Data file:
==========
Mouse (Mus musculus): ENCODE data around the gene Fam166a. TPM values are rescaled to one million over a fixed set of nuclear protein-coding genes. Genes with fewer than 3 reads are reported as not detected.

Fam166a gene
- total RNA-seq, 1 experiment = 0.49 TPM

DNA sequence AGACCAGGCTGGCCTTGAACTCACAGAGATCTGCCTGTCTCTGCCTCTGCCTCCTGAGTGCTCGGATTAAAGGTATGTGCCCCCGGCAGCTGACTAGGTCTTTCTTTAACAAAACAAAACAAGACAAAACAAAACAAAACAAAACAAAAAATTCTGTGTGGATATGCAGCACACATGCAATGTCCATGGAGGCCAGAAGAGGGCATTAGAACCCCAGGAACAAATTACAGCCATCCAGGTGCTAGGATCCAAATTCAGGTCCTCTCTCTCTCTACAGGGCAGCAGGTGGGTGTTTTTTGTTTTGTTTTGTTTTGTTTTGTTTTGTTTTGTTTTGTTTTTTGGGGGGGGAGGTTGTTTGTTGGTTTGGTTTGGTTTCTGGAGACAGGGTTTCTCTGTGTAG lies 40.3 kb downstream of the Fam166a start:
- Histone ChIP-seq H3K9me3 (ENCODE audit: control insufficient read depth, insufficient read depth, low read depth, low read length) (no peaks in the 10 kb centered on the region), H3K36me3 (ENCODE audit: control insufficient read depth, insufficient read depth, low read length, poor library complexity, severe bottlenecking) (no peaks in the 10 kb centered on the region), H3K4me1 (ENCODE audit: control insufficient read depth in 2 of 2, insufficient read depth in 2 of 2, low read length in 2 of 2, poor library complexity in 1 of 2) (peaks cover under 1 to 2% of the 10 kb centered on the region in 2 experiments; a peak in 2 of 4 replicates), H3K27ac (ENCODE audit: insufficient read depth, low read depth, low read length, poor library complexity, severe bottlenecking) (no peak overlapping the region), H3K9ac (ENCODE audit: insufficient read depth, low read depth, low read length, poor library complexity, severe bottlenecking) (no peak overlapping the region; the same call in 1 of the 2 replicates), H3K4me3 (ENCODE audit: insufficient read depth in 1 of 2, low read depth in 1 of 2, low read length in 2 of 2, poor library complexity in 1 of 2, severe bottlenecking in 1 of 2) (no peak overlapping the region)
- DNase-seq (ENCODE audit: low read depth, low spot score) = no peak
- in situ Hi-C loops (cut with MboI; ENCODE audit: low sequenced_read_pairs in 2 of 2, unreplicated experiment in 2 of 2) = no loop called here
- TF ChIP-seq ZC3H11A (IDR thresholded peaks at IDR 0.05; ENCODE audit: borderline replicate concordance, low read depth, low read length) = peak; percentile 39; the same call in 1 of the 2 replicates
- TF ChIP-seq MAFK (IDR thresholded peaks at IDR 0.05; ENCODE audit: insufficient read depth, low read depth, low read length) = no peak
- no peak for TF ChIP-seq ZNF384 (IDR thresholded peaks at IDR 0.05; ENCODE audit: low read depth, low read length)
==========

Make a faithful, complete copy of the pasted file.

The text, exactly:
Mouse (Mus musculus): ENCODE data around the gene Fam166a. TPM values are rescaled to one million over a fixed set of nuclear protein-coding genes. Genes with fewer than 3 reads are reported as not detected.

Fam166a gene
- total RNA-seq, 1 experiment = 0.49 TPM

DNA sequence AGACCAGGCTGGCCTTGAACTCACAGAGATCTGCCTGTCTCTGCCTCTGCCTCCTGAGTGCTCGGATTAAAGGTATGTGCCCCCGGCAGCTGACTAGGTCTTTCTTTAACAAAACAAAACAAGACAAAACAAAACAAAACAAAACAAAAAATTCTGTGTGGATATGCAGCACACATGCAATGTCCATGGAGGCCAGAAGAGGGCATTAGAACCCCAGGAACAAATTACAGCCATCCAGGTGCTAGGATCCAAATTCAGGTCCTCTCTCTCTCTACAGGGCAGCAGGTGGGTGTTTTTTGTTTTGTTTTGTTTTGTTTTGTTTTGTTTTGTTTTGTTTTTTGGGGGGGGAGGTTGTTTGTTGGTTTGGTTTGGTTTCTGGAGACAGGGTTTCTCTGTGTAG lies 40.3 kb downstream of the Fam166a start:
- Histone ChIP-seq H3K9me3 (ENCODE audit: control insufficient read depth, insufficient read depth, low read depth, low read length) (no peaks in the 10 kb centered on the region), H3K36me3 (ENCODE audit: control insufficient read depth, insufficient read depth, low read length, poor library complexity, severe bottlenecking) (no peaks in the 10 kb centered on the region), H3K4me1 (ENCODE audit: control insufficient read depth in 2 of 2, insufficient read depth in 2 of 2, low read length in 2 of 2, poor library complexity in 1 of 2) (peaks cover under 1 to 2% of the 10 kb centered on the region in 2 experiments; a peak in 2 of 4 replicates), H3K27ac (ENCODE audit: insufficient read depth, low read depth, low read length, poor library complexity, severe bottlenecking) (no peak overlapping the region), H3K9ac (ENCODE audit: insufficient read depth, low read depth, low read length, poor library complexity, severe bottlenecking) (no peak overlapping the region; the same call in 1 of the 2 replicates), H3K4me3 (ENCODE audit: insufficient read depth in 1 of 2, low read depth in 1 of 2, low read length in 2 of 2, poor library complexity in 1 of 2, severe bottlenecking in 1 of 2) (no peak overlapping the region)
- DNase-seq (ENCODE audit: low read depth, low spot score) = no peak
- in situ Hi-C loops (cut with MboI; ENCODE audit: low sequenced_read_pairs in 2 of 2, unreplicated experiment in 2 of 2) = no loop called here
- TF ChIP-seq ZC3H11A (IDR thresholded peaks at IDR 0.05; ENCODE audit: borderline replicate concordance, low read depth, low read length) = peak; percentile 39; the same call in 1 of the 2 replicates
- TF ChIP-seq MAFK (IDR thresholded peaks at IDR 0.05; ENCODE audit: insufficient read depth, low read depth, low read length) = no peak
- no peak for TF ChIP-seq ZNF384 (IDR thresholded peaks at IDR 0.05; ENCODE audit: low read depth, low read length)